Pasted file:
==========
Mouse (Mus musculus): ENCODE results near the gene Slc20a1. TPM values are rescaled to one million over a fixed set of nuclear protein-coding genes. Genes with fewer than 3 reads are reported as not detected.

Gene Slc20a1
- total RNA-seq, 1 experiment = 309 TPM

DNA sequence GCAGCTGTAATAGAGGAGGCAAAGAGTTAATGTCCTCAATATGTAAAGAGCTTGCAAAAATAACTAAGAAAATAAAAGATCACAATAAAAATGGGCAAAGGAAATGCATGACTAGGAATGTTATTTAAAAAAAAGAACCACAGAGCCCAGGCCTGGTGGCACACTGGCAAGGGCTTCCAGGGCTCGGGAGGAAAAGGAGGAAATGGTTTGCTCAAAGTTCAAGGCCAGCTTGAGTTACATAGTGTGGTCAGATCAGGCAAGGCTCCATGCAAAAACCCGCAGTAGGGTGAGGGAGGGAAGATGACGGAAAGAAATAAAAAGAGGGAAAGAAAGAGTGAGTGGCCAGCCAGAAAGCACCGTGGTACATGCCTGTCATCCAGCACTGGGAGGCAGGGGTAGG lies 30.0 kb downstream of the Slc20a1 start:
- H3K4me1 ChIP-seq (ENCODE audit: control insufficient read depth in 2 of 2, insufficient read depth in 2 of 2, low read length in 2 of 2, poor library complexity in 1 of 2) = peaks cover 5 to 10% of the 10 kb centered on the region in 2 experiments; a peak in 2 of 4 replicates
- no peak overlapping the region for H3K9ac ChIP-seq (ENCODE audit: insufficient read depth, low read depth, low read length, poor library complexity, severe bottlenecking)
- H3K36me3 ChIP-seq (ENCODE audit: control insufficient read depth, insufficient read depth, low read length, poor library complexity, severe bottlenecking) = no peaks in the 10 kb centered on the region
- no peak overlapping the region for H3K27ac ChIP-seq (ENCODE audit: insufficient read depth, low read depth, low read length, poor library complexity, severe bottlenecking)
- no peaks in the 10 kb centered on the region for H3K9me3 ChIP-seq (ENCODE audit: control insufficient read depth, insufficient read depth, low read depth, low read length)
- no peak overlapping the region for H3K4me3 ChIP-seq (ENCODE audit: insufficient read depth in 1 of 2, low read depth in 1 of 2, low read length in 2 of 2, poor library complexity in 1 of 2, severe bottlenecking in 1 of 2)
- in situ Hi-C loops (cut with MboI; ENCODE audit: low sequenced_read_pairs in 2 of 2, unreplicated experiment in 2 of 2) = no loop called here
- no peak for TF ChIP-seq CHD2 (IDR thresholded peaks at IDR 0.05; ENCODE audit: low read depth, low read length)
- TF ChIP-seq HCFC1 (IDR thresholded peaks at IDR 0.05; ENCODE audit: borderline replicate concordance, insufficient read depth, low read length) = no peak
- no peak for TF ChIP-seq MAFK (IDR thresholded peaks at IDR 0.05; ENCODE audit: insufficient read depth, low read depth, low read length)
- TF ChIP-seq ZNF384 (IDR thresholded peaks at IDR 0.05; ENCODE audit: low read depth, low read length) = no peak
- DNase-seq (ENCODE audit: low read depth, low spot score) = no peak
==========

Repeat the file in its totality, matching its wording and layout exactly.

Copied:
Mouse (Mus musculus): ENCODE results near the gene Slc20a1. TPM values are rescaled to one million over a fixed set of nuclear protein-coding genes. Genes with fewer than 3 reads are reported as not detected.

Gene Slc20a1
- total RNA-seq, 1 experiment = 309 TPM

DNA sequence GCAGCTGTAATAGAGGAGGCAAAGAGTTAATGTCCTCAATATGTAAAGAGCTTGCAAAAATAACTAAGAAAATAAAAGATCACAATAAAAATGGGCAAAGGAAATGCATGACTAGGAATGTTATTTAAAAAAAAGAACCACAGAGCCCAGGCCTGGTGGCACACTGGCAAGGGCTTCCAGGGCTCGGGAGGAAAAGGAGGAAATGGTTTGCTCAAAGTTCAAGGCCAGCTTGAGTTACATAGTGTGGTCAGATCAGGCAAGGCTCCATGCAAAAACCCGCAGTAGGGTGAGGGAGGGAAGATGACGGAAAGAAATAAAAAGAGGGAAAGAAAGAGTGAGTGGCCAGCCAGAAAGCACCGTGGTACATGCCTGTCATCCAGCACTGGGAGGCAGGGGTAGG lies 30.0 kb downstream of the Slc20a1 start:
- H3K4me1 ChIP-seq (ENCODE audit: control insufficient read depth in 2 of 2, insufficient read depth in 2 of 2, low read length in 2 of 2, poor library complexity in 1 of 2) = peaks cover 5 to 10% of the 10 kb centered on the region in 2 experiments; a peak in 2 of 4 replicates
- no peak overlapping the region for H3K9ac ChIP-seq (ENCODE audit: insufficient read depth, low read depth, low read length, poor library complexity, severe bottlenecking)
- H3K36me3 ChIP-seq (ENCODE audit: control insufficient read depth, insufficient read depth, low read length, poor library complexity, severe bottlenecking) = no peaks in the 10 kb centered on the region
- no peak overlapping the region for H3K27ac ChIP-seq (ENCODE audit: insufficient read depth, low read depth, low read length, poor library complexity, severe bottlenecking)
- no peaks in the 10 kb centered on the region for H3K9me3 ChIP-seq (ENCODE audit: control insufficient read depth, insufficient read depth, low read depth, low read length)
- no peak overlapping the region for H3K4me3 ChIP-seq (ENCODE audit: insufficient read depth in 1 of 2, low read depth in 1 of 2, low read length in 2 of 2, poor library complexity in 1 of 2, severe bottlenecking in 1 of 2)
- in situ Hi-C loops (cut with MboI; ENCODE audit: low sequenced_read_pairs in 2 of 2, unreplicated experiment in 2 of 2) = no loop called here
- no peak for TF ChIP-seq CHD2 (IDR thresholded peaks at IDR 0.05; ENCODE audit: low read depth, low read length)
- TF ChIP-seq HCFC1 (IDR thresholded peaks at IDR 0.05; ENCODE audit: borderline replicate concordance, insufficient read depth, low read length) = no peak
- no peak for TF ChIP-seq MAFK (IDR thresholded peaks at IDR 0.05; ENCODE audit: insufficient read depth, low read depth, low read length)
- TF ChIP-seq ZNF384 (IDR thresholded peaks at IDR 0.05; ENCODE audit: low read depth, low read length) = no peak
- DNase-seq (ENCODE audit: low read depth, low spot score) = no peak